What to do when a heavy LED bulb pulls down a ceiling fixture

03/21/2014 1:00 PM

03/22/2014 7:30 PM

I have decided to look into replacing some 65-watt floodlights in the cathedral ceiling of my home office with dimmable BR30 LED bulbs. The ceiling is cedar, and the fixtures are recessed with adjustable white eyeballs with black baffles. When looking at LED floodlights, I realized that they are heavier than the existing incandescent bulbs, and I don’t know if they generate more heat.

I bought one LED bulb to test and found that it pulled the fixture down about a half inch. Do I need to replace the fixtures, or can I attach the fixtures to the ceiling with some type of glue or small screws?

LEDs and compact fluorescent bulbs are much cooler than incandescents, and you can use either. Since the fixtures have flanges touching the ceiling, use small brass screws to hold the extra weight. Or, use the spiral-shaped compact fluorescent lights, which at 65 watts are lighter than incandescents. Get the CFLs that are dimmable.

We downsized from a 1787 house to one with vinyl siding. It now has greenish stains in shady spots, near downspouts, etc. We have been told the way to clean this is to have the house power washed. I remember reading in your column that power washing was not good for vinyl siding. Was I imagining your words? What is the best way to refresh a house with vinyl siding?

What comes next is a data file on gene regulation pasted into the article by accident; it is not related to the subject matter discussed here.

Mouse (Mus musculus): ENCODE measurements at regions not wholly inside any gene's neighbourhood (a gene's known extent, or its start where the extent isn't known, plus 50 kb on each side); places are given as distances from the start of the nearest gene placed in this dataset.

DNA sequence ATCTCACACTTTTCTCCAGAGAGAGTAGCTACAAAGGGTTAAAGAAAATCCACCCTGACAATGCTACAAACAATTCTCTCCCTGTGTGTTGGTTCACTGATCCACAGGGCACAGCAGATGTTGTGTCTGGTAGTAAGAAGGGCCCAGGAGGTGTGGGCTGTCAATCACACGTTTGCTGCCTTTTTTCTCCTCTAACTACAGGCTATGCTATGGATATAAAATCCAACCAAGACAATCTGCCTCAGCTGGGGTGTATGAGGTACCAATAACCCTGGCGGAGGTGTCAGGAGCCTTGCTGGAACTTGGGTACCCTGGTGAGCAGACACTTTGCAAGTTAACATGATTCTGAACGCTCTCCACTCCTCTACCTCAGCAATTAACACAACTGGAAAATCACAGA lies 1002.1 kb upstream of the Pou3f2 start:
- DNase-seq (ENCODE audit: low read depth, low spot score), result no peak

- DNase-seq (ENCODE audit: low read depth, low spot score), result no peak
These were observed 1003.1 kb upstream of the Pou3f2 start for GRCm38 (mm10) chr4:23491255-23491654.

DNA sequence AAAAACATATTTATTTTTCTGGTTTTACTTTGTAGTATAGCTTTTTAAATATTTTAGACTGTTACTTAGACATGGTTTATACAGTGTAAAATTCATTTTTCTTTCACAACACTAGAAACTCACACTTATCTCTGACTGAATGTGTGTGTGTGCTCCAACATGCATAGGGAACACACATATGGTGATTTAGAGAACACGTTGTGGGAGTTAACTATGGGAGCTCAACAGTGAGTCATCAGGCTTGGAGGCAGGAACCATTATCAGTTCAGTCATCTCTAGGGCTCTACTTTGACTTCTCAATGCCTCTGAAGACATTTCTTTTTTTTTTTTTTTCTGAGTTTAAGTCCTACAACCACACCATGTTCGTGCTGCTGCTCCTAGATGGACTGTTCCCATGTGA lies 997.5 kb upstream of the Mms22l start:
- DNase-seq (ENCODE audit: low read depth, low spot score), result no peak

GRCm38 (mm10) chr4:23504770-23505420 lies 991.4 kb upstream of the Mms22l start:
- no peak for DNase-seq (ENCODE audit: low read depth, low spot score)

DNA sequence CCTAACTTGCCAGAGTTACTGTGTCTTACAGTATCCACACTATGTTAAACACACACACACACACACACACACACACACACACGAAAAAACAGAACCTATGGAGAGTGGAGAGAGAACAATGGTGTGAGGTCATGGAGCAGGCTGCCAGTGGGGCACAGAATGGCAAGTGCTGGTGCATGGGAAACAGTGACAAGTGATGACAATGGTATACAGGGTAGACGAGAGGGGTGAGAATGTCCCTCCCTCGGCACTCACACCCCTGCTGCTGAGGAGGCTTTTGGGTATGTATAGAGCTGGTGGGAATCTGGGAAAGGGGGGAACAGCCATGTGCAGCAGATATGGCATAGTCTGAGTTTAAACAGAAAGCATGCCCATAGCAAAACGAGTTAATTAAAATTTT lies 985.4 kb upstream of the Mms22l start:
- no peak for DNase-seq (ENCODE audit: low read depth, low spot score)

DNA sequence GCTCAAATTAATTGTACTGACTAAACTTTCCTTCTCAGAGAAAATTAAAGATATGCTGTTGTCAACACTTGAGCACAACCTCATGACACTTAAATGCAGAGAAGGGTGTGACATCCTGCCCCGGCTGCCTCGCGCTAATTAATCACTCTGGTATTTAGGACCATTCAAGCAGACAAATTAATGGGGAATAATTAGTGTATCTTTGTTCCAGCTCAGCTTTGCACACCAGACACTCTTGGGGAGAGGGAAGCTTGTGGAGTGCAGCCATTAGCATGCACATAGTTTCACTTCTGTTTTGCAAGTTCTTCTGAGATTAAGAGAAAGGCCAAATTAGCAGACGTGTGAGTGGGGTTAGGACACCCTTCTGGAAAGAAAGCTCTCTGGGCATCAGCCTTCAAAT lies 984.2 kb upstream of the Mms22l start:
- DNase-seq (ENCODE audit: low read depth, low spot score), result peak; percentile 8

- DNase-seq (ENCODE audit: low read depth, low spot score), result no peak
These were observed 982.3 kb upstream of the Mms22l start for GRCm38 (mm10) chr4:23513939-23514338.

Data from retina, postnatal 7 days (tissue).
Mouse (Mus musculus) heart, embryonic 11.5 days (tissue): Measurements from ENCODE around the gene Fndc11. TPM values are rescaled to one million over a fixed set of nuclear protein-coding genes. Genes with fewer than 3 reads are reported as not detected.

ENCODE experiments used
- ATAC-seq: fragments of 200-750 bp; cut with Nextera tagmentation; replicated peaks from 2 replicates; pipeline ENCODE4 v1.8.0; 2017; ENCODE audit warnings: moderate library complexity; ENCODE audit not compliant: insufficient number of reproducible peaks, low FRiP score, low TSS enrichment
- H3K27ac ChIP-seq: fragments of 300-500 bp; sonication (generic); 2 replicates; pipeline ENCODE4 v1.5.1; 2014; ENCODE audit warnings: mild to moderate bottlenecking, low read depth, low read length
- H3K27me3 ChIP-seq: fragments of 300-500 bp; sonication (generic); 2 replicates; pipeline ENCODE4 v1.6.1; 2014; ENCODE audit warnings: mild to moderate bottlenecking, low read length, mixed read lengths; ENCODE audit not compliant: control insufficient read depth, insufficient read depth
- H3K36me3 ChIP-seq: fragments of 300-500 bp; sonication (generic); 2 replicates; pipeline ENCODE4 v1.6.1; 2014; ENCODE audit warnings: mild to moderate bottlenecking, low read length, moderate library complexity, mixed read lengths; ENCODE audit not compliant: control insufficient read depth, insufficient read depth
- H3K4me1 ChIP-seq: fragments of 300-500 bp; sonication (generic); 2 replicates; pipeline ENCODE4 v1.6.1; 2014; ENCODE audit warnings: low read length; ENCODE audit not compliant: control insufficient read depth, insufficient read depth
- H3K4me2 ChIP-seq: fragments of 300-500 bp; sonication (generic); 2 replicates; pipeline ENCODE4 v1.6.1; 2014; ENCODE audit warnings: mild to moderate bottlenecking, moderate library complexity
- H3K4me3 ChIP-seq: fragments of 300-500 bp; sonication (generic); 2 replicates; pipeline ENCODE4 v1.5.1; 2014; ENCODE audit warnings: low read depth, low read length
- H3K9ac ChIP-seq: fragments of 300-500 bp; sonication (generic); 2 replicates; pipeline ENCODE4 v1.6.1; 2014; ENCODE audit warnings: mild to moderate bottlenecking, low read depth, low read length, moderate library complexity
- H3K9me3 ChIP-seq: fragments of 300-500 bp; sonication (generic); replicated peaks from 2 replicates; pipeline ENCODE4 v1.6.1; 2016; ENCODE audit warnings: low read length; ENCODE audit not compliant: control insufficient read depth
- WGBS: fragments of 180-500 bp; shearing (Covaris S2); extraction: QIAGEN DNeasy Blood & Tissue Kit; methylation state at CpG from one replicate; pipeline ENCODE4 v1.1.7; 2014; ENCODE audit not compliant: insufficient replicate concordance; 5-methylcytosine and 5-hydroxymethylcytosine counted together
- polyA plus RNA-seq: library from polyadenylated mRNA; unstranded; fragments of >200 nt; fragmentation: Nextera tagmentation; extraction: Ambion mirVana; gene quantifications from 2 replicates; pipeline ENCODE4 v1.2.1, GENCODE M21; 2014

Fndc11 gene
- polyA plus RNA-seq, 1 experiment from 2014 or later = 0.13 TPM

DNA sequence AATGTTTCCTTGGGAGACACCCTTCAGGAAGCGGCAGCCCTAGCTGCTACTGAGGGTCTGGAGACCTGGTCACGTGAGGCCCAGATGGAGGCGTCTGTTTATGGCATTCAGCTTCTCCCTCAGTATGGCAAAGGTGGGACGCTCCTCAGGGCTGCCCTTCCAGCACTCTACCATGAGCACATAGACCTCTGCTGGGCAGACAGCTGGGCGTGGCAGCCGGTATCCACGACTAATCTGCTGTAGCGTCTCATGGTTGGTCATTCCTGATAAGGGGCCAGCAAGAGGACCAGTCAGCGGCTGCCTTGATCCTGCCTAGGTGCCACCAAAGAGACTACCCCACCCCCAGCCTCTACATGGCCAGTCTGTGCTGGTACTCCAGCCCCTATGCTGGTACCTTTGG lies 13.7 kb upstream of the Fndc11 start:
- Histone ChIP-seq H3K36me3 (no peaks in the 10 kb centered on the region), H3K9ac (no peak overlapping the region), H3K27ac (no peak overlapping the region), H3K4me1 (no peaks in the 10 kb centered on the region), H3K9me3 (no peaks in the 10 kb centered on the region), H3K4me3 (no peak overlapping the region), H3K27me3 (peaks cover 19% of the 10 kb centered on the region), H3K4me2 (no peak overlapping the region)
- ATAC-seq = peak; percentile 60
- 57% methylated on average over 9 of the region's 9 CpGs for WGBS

You remember correctly that power washing vinyl at full power and aiming upward can get water behind the siding, and long-present water can cause decay. You can power wash the green algae stains, as long as you aim the stream down, reducing the likelihood of getting water under the vinyl. Other treatments for algae include applying bleach, scrubbing and rinsing, or painting with vinegar, which will kill the algae so that it can be scrubbed off and rinsed.

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